Police have profile of kidnap suspect
Mother: 'I know we're close'
SALT LAKE CITY, Utah (CNN) -- Salt Lake City police said Tuesday that investigators have developed a working profile of a suspect in last week's abduction of 14-year-old Elizabeth Smart from her home.
"We believe that it is possible we have already talked to, or will talk to, the suspect involved in this crime," Police Chief Rick Dinse said at a news conference. "We are pulling [out] all stops and encouraged in bringing a conclusion to this investigation."
While a suspect has not been identified, investigators have developed an analysis on what he is like and have an idea of a motive, Dinse said, adding that the abductor may still be in the area.
"My message to the suspect is, 'We're going to get you,' " Dinse said.
The police chief said progress has been made in the investigation, including in the areas of forensic evidence, crime scene analysis and promising leads.
He said police have received more than 6,000 leads, about 600 of which were deemed to be worthy of following up. About half of those leads have been investigated, and some have proved "very promising," Dinse said.
Based on those leads and other information, he said, "We believe that we have the opportunity to be successful in this case."
'Be strong and be ready'
The girl's parents, Ed and Lois Smart, appeared before cameras Tuesday afternoon to thank the hundreds of volunteers searching for the missing teen, as well as to thank people around the country who have sent messages to the family.
While the parents did not take any questions about the investigation, Ed Smart expressed optimism that his daughter was alive and that she would be found soon.
"We know that we are so close -- so close -- and we know that because we feel it in our hearts," he said. "[We] ask this person, 'Please release Elizabeth. Please let her go.'"
Lois Smart, wearing a necklace given to her by Elizabeth, had a message for her missing daughter.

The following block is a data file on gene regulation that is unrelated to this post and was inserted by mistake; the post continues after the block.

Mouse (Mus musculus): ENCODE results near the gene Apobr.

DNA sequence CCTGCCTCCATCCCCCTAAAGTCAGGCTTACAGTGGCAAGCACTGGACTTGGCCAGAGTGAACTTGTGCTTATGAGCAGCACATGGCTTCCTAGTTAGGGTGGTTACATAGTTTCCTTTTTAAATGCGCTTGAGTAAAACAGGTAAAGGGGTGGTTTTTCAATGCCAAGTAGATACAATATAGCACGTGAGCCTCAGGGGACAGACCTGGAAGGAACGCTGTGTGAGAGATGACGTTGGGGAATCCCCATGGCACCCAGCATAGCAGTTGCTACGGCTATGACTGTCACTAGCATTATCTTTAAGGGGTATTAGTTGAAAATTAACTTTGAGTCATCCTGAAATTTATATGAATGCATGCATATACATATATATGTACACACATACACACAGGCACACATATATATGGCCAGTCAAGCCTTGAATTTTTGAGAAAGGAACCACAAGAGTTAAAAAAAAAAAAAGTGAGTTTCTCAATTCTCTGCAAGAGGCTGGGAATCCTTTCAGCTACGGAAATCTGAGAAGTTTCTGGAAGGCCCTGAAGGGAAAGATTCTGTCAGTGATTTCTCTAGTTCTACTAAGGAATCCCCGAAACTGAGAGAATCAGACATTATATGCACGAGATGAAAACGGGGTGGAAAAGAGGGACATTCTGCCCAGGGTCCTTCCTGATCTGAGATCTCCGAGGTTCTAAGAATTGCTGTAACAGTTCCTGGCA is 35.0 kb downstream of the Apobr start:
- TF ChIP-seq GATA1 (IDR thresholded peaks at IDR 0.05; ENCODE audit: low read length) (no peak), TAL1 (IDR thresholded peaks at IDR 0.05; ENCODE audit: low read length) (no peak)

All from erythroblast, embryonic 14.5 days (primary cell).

"I love you. I think of you every minute. And I know we're close. You're going to come home, Elizabeth. Be strong and be ready to come, because you're going to be with us soon," she said.
Sister gave police new details
Authorities began re-focusing their efforts Tuesday on the upscale Federal Heights neighborhood after interviewing the missing girl's 9-year-old sister, Mary Catherine, for a third time Monday night.
In addition to the two girls, the Smarts have four boys, all of whom were in the home during the abduction.
The sister previously said she witnessed the abduction and that she did not tell her parents for at least two hours because the man threatened to kill her.
"We did learn some things about the suspect we didn't know before," Dinse said of the latest interview with the sister.
Dan Roberts, the assistant FBI special agent in charge, said he could not elaborate on specific information the sister divulged, other than it was useful.
"That was certainly part of the puzzle that we've put together to narrow our focus back up in the neighborhood again," he told CNN.
The new investigative focus also followed an overnight search of the sprawling, tree-shrouded 6,600-square-foot home in a cul-de-sac by forensics experts that lasted until 3 a.m., Dinse said.
Roberts said FBI agents and police detectives would now conduct "house-to-house" interviews of everyone in the neighborhood.
"Clearly, we are looking for somebody that was comfortable up in that area," he said. "Anybody that's been through that neighborhood we want to stop and talk to."
Roberts also said the FBI has used polygraph tests "throughout this case" on several people, although he would not elaborate. Previously, police had only said the girl's father submitted to a lie-detector test on Sunday.
"I'm not going to comment on what the results of those polygraphs have been," Roberts said.
Asked if anybody had been ruled out as a possible suspect, Roberts said, "Nobody's ruled out. The girl isn't back in custody and until that happens nobody will be ruled out."
While a suspect has not been identified, police with the aid of the FBI's behavioral science experts have developed an analysis on what he is like and have an idea of a motive, Dinse said.
The chief said authorities believe the suspect "knew Elizabeth" and "had access to her."
"That doesn't mean he was personal friends with her [or] that he was somehow related to her. It only means he had access or made access in some fashion to her: That could be stalking [or] he could've been there for legitimate reasons," Dinse said in an interview with Fox News.
He said investigators have spoken with contractors and real estate agents in the area, "and all of those things are all possibilities." The seven-bedroom, six-bathroom home is for sale for more than $1 million.
"We are going to revisit those situations and those individuals we have contacted in the past," Dinse said.
Authorities have said Elizabeth was kidnapped at gunpoint from her bedroom about 1 a.m. last Wednesday, while her parents slept. Police received a phone call at 4:01 a.m. that she had been taken.
Dinse would not comment on a news report that the abductor might have entered the home through a window to the bedroom Elizabeth shared with Mary Catherine.
Police have described Elizabeth's abductor as a white man, 5 feet 8 inches tall, wearing a white jacket and white baseball cap and armed with a black hand gun.
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